While this is true, I’ve found that putting minimal effort into written assignments in a 2 hour class where we may (or may not) even show the professor the quick writing we’ve done is much lower stakes than an online assignment that will be turned in and graded. I was assigned what I was told was a quick writing response to a weekly reading only to get a very low grade. I responded by putting more effort (and yes, more time) into polishing my responses in order to make sure my grade in the course didn’t slip. Barre also thinks it’s possible students are overestimating the amount of time it’s actually taking us to complete these assignments because we are overwhelmed with online school. If that were true, then why would almost every single student in her survey complain about extra work? How can I overestimate the amount of time a task takes after I’ve already done the task? I’ve found these tasks, estimated around 10-15 minutes tops, take much longer in the online format. I also want to point out that while I (and many others) might get overwhelmed and anxious about schoolwork, as a third-year student, I know what a regular semester looks like, and this past year was starkly different.
Barre cited how no professor has intended to add more coursework and over-stress their students during such difficult times. While I do believe our profs have our best interests at heart and want to see us succeed, this doesn’t mean they haven’t been assigning extra work. Impact matters more than intention, especially during a time of world-wide anxiety and life constraints.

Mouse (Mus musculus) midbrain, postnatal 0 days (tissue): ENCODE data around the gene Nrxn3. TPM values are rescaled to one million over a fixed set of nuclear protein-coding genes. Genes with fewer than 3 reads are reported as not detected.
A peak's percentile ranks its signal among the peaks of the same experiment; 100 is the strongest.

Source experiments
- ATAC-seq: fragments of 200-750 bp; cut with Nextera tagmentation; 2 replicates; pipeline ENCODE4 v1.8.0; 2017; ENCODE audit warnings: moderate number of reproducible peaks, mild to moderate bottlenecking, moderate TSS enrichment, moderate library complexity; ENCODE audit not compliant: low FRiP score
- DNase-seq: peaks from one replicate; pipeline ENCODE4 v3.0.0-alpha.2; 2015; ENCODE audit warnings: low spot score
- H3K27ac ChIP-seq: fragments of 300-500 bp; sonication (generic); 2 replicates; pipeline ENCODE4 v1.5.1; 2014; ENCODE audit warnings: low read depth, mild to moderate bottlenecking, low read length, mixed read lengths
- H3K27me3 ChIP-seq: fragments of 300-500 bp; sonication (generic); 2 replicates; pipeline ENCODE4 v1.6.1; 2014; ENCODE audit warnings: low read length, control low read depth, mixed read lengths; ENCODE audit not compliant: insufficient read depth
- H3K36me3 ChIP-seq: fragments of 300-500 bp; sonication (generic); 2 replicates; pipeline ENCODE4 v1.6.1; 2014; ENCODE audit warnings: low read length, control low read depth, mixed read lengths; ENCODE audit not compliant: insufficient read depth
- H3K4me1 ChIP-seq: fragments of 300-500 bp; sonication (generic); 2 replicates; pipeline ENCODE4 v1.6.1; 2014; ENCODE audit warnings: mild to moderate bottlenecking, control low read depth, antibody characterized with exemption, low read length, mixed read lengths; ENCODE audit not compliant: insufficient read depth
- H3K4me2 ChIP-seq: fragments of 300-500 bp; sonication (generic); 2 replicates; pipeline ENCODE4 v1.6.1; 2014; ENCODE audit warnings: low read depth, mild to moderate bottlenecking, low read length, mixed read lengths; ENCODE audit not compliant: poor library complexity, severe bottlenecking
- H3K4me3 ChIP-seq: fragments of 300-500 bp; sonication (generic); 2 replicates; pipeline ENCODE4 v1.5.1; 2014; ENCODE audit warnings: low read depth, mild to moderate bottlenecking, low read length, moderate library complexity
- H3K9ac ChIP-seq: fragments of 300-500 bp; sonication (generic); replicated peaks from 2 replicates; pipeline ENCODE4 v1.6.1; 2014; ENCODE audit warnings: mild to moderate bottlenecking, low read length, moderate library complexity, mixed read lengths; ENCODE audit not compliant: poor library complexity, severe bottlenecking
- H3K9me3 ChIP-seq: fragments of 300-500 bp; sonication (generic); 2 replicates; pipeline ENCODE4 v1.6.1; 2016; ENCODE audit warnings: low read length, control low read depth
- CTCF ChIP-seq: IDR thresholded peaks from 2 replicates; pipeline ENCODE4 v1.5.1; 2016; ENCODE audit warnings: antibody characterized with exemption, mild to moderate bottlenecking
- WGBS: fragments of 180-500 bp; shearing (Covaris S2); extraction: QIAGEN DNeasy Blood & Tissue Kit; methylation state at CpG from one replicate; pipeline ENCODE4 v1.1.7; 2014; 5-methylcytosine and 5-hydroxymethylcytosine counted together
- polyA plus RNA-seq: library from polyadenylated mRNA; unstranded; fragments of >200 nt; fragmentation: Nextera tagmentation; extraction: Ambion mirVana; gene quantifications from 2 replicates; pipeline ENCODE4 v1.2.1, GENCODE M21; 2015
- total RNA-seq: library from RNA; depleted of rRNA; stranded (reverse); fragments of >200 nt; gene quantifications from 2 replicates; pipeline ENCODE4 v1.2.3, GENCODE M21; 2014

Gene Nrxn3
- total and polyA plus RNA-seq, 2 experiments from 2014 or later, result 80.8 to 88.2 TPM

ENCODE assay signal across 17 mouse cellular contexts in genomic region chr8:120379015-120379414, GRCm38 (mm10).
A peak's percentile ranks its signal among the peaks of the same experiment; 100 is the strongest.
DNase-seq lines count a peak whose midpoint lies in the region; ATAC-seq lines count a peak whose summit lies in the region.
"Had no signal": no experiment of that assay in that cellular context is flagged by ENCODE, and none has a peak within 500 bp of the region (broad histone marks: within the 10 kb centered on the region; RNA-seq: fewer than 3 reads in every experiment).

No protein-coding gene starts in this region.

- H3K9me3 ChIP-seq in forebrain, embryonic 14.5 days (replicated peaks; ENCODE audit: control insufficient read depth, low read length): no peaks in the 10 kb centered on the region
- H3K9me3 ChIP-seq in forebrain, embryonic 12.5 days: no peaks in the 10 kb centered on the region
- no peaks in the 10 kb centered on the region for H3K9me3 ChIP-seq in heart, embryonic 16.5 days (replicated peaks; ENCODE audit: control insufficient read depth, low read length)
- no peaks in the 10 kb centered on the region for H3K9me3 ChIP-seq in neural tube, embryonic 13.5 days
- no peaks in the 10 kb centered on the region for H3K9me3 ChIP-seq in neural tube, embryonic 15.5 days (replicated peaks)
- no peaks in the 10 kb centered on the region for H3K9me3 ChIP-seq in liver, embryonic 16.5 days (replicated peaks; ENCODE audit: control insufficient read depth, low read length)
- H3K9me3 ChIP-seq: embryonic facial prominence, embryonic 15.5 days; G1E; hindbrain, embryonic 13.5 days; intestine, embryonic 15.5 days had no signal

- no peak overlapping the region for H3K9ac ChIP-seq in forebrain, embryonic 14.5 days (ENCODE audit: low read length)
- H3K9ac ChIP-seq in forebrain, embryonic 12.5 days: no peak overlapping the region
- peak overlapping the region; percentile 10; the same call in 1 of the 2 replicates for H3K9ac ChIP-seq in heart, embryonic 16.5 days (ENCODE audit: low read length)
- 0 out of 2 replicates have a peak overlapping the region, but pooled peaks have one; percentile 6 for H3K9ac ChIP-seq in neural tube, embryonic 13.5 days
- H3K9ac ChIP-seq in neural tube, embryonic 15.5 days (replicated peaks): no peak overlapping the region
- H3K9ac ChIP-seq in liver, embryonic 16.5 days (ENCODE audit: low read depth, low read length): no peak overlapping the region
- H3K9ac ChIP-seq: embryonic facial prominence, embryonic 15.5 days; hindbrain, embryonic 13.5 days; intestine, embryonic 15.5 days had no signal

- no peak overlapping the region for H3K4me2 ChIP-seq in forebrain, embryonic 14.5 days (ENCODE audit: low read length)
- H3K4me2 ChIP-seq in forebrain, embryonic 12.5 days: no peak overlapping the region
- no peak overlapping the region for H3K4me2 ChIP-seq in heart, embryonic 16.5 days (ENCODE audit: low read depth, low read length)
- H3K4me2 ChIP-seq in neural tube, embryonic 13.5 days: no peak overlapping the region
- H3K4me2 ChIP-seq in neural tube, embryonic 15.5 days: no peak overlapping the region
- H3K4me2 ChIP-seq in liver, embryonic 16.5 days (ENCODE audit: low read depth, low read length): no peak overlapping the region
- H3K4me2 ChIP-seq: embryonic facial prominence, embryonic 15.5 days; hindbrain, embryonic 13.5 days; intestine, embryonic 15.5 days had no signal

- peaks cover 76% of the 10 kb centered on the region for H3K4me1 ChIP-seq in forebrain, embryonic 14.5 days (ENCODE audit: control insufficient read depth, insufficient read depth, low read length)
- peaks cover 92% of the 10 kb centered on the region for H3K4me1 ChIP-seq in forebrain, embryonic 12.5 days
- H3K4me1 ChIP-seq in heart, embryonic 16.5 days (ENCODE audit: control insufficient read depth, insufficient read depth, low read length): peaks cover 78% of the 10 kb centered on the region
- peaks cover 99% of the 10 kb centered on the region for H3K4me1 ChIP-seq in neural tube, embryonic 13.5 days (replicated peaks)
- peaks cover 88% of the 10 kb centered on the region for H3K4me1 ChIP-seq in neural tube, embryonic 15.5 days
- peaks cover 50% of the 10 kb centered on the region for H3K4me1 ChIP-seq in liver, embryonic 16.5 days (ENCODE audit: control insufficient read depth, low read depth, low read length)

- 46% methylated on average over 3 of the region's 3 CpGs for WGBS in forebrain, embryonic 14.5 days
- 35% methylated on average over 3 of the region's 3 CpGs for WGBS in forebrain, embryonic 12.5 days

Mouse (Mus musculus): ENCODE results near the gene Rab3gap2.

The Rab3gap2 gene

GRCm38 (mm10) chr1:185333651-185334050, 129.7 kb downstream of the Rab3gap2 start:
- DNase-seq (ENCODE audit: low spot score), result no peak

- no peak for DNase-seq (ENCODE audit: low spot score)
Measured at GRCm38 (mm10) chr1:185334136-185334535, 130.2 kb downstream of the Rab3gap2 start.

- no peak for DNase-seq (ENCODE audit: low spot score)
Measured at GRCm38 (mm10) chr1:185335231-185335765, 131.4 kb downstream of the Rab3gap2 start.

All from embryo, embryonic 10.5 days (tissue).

What frustrates me the most is the notion that online school feels harder, not that it is harder. The theory, another one of Barre’s, states that online school forces us to be held accountable for tasks that we could generally overlook while still skating by, which causes the impression that we are doing more work, when we are really just doing what’s expected of us: “In an in-person class, students can sometimes skip the reading and passively participate in class. But in an online course, they may have to annotate the reading, take a quiz, or contribute to a discussion board after the reading is complete.”